B.C. communities that want to dip into the province's new affordable-housing fund will have to show they can get construction for such projects approved quickly, says the minister responsible for the file.
Rich Coleman says cities must cut the red tape that he argues is bogging down development if they want some of the $355-million his government has dedicated to building and renovating at least 2,000 affordable housing units over the next five years. Finance Minister Mike de Jong also complained about red tape during this week's budget launch.
"The biggest piece of this is: How fast can you get it zoned and ready to build?" Mr. Coleman said in an interview. "If your zoning process is three years, then I'm not worrying about matching you in 2016 … because I won't have a project to build."
A report published by the Fraser Institute last July found it can take Metro Vancouver municipalities anywhere from an average of five months, in Pitt Meadows, to 18 months, in West Vancouver, to approve housing projects.
Vancouver's average was reported as 15 months. The B.C. government has also said surging real estate prices in the Lower Mainland are due in part to municipalities charging developers "hidden costs," such as public-art contributions, rezoning and demolition fees.
Vancouver Mayor Gregor Robertson said construction could begin soon on some of the 20 sites, mostly vacant lots, that the city has designated for new affordable housing projects. In recent months, rental vacancy rates in Vancouver have hovered around zero.
"We can get shovels in the ground this year and start construction on 500 units right away," Mr. Robertson said in an e-mailed statement.
"Vancouver and BC Housing partnered effectively on several affordable housing projects in recent years and our staff teams know how to work closely together."
Earlier this month, the city presented those sites as a $250-million offer to Ottawa, if the federal government could pitch in $500-million in funding for affordable housing.
Mr. Robertson said federal cabinet ministers gave that offer "a very positive response" when he met with them two weeks ago.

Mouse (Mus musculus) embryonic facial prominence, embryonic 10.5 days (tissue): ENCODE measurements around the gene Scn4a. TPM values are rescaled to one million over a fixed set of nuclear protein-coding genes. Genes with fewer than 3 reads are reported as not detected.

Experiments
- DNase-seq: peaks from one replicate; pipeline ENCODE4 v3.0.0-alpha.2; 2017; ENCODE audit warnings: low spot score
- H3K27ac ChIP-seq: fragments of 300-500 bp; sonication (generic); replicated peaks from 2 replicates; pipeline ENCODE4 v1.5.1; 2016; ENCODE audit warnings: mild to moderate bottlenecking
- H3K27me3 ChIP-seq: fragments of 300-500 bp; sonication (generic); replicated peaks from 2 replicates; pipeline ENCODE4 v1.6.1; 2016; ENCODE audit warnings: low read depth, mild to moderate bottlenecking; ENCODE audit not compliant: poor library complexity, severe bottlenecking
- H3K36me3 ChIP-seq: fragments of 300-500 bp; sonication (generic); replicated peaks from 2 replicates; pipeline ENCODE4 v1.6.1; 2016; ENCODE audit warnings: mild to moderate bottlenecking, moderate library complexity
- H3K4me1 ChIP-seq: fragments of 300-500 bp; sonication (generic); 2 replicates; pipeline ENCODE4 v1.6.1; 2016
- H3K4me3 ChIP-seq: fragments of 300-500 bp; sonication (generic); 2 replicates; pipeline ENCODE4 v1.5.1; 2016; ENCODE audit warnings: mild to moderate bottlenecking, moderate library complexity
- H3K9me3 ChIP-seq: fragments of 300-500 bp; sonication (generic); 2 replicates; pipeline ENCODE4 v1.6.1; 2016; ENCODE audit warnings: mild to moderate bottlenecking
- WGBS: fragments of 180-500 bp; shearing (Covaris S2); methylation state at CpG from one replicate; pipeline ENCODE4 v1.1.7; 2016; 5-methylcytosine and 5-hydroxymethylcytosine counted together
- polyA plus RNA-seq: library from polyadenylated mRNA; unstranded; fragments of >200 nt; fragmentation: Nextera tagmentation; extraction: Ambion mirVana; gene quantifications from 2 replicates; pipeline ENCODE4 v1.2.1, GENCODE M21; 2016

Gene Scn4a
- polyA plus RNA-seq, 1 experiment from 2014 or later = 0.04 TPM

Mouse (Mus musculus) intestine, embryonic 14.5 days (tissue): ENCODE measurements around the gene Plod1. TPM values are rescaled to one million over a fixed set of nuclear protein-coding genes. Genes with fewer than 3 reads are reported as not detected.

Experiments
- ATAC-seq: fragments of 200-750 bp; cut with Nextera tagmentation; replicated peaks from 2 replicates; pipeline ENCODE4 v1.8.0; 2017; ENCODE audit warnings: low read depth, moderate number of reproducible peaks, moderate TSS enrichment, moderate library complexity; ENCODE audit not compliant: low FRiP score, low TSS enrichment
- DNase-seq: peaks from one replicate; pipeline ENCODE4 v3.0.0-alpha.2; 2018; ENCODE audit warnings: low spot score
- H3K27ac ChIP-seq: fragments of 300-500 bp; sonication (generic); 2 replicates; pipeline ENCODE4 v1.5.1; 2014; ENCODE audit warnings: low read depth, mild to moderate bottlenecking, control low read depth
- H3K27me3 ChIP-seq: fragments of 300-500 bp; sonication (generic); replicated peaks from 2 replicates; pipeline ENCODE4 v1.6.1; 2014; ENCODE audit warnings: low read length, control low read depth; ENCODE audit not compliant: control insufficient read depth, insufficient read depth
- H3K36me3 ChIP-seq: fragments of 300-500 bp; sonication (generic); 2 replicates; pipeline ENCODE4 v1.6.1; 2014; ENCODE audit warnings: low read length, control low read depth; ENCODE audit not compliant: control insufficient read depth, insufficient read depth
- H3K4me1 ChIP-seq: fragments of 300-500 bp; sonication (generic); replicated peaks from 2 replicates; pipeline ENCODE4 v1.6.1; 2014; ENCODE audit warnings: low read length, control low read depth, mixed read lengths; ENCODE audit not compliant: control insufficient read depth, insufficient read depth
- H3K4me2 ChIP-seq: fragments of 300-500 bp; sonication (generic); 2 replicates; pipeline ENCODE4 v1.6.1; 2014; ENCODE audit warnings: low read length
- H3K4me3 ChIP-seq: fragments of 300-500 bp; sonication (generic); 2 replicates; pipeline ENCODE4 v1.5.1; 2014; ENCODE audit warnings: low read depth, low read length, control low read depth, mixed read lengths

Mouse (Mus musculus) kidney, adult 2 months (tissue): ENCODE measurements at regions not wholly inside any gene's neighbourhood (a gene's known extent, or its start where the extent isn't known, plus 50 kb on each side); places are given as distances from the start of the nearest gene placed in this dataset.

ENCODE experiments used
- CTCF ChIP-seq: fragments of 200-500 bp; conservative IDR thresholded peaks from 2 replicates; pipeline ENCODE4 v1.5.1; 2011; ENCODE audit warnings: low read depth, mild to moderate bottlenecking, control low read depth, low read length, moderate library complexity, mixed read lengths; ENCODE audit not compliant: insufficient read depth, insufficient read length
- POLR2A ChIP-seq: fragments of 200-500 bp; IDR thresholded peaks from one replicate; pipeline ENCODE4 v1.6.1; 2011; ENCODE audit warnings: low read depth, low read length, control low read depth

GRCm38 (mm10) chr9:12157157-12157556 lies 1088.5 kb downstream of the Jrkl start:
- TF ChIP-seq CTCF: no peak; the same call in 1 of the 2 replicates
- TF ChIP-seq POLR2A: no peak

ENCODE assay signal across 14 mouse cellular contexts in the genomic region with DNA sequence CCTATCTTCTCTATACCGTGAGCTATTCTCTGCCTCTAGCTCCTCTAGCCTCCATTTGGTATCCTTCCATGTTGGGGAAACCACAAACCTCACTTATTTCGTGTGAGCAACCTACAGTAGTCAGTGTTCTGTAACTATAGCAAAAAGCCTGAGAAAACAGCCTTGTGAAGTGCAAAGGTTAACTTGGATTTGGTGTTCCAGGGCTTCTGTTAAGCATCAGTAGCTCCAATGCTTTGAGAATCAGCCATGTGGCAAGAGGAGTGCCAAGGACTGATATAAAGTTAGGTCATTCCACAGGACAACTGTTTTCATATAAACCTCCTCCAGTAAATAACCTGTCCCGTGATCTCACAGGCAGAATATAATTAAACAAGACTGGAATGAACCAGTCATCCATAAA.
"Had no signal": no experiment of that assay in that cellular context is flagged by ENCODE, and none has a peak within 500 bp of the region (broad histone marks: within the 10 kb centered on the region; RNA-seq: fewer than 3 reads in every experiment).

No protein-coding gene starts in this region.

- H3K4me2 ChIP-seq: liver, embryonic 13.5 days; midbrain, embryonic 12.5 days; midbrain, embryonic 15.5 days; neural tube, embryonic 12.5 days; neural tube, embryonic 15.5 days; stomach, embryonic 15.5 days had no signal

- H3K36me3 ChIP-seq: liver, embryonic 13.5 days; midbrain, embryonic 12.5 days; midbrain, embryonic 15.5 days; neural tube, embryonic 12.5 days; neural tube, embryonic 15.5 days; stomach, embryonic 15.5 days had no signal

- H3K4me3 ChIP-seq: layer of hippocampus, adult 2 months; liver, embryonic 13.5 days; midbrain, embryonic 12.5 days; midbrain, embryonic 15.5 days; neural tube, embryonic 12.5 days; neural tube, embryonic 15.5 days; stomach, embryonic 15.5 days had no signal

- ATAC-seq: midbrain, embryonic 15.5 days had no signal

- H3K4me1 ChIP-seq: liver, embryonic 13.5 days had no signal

"Given the Prime Minister's election commitment to invest in cities and address affordable housing challenges in urban areas, we are making a strong case to the government that if they want to create jobs and build new homes right away, there's no better place to start than in Vancouver," his statement said.
Mr. Coleman was optimistic that B.C.'s $355-million investment – $50 million of which will be doled out this fiscal year – could be leveraged up to $1-billion "in a hurry," and he predicted that the number of new units built by the province will triple as other partners come to the table.
"Because I've already heard from some communities that want to give us some land, which is fine," he said.
Tony Roy, chief executive officer of the B.C. Non-Profit Housing Association, said he was pleased the province has earmarked some of this new funding for renovating the existing affordable housing stock. But he doubts the province will start any new projects until the infrastructure program is announced in the upcoming federal budget, which he expects will have a "massive piece" dedicated to renovating existing affordable housing units. Mr. Roy's organization has assessed the 1,800 buildings providing 60,000 units of such housing across B.C. and found that a minimum investment of $190-million is needed "to keep the current stock viable and livable."
"The [provincial] budget for the past few years is something like $7-million a year for renos on all the stock," he said. "As anyone that's ever been on any strata knows, when it comes to doing a large building, $7-million can disappear in one project. "And we're trying to maintain 1,800 buildings on that budget – it's clearly not enough."
About 5,000 new affordable-housing units would have to be built each year to meet projected demand across the province, with 3,000 needed in Metro Vancouver, Mr. Roy said. Just under a third of B.C. residents and roughly half of Vancouverites are renters, he said.
Mr. Roy said the ongoing rental crisis in Metro Vancouver is being exacerbated as federal government subsidies for co-op housing start to expire, meaning rents are going up and 4,000 low-income tenants across the province could be squeezed out. Housing B.C.'s most vulnerable saves policing, health-care and legal costs, he said. "It's one of the single-most valuable investments government can make."